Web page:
What is there to gain from pain?
Pain is not a necessary ingredient to growth.
But we can gain from the pain we find ourselves in.
By paying attention to our reactions.
Last year I felt a familiar twinge in my shoulder as I worked.
I ignored it. Another twinge and I react with anger at the weakness in my shoulder. I worked harder. I must have become lazy and wimpy over the years. More pain. My mind is stirred into a storm of rage at various people and past scenarios of unresolvable events, reactions and behaviors. More pain and more time to justify my anger while I finish the job that is contributing to the pain in my shoulder. The job is done.
Now, I wait for the pain to go away. This is not the first time I have felt this particular pain. It happens frequently when I’m working really hard on my shoulder and every time it goes away in a day or two.
I am still in pain.
Teachers have sometimes tried to discourage people from entering on the Quest, for, by their own experience, they know what a long and painful road it is.
Paul Brunton, Overview of the Quest
It’s been a year of thrashing around in my mind and body to get away from the pain, to stop the pain, to wait for it to go. Recently, I somehow stopped, exhausted from my reactions. Able to pause and have a real look myself, a real meeting with my shoulder.
Now I am learning. I didn’t listen. I didn’t respond. I reacted with anger, what else is new? So habitual is this reaction of mine that I live in it as “normal.” A teacher recently spoke to the possibilities of change that occurs when we settle our awareness on automatic functions such as breathing. That seems simple compared to settling my awareness on my automatic reactions, especially to pain. But I’m getting there slowly, slowly.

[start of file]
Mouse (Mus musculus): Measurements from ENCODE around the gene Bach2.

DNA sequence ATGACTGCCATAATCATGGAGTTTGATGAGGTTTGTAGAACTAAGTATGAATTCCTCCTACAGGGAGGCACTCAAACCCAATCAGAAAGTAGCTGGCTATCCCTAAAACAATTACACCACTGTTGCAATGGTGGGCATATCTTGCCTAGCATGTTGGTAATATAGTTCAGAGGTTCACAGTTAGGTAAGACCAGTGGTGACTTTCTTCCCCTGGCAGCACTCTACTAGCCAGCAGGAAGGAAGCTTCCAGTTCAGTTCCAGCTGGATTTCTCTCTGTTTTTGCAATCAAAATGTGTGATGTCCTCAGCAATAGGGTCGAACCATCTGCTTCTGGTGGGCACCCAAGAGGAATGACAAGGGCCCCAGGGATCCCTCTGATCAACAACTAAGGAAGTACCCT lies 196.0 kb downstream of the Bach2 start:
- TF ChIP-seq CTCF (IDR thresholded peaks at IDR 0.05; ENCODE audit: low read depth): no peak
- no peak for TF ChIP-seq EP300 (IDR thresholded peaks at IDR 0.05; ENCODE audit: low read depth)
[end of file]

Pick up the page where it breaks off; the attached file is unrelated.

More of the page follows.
This injury didn’t “just happen.” When did the pain start? Long before that day of over use.
This pain is a gateway.
It is a doorway into deeper parts of my Mind-Body-Spirit. Going through the doorway is painful. But now I see that I can meet pain with patience and kindness rather than anger and impatience.
My shoulder pain is generating a kind of actual change that I have been searching for in books, teachers, and classes for most of my life.
As usual, the answers are within me. Pain has called me to the threshold of an inner gate. It’s time to enter.
Update – things have gotten much better! Click here for part 2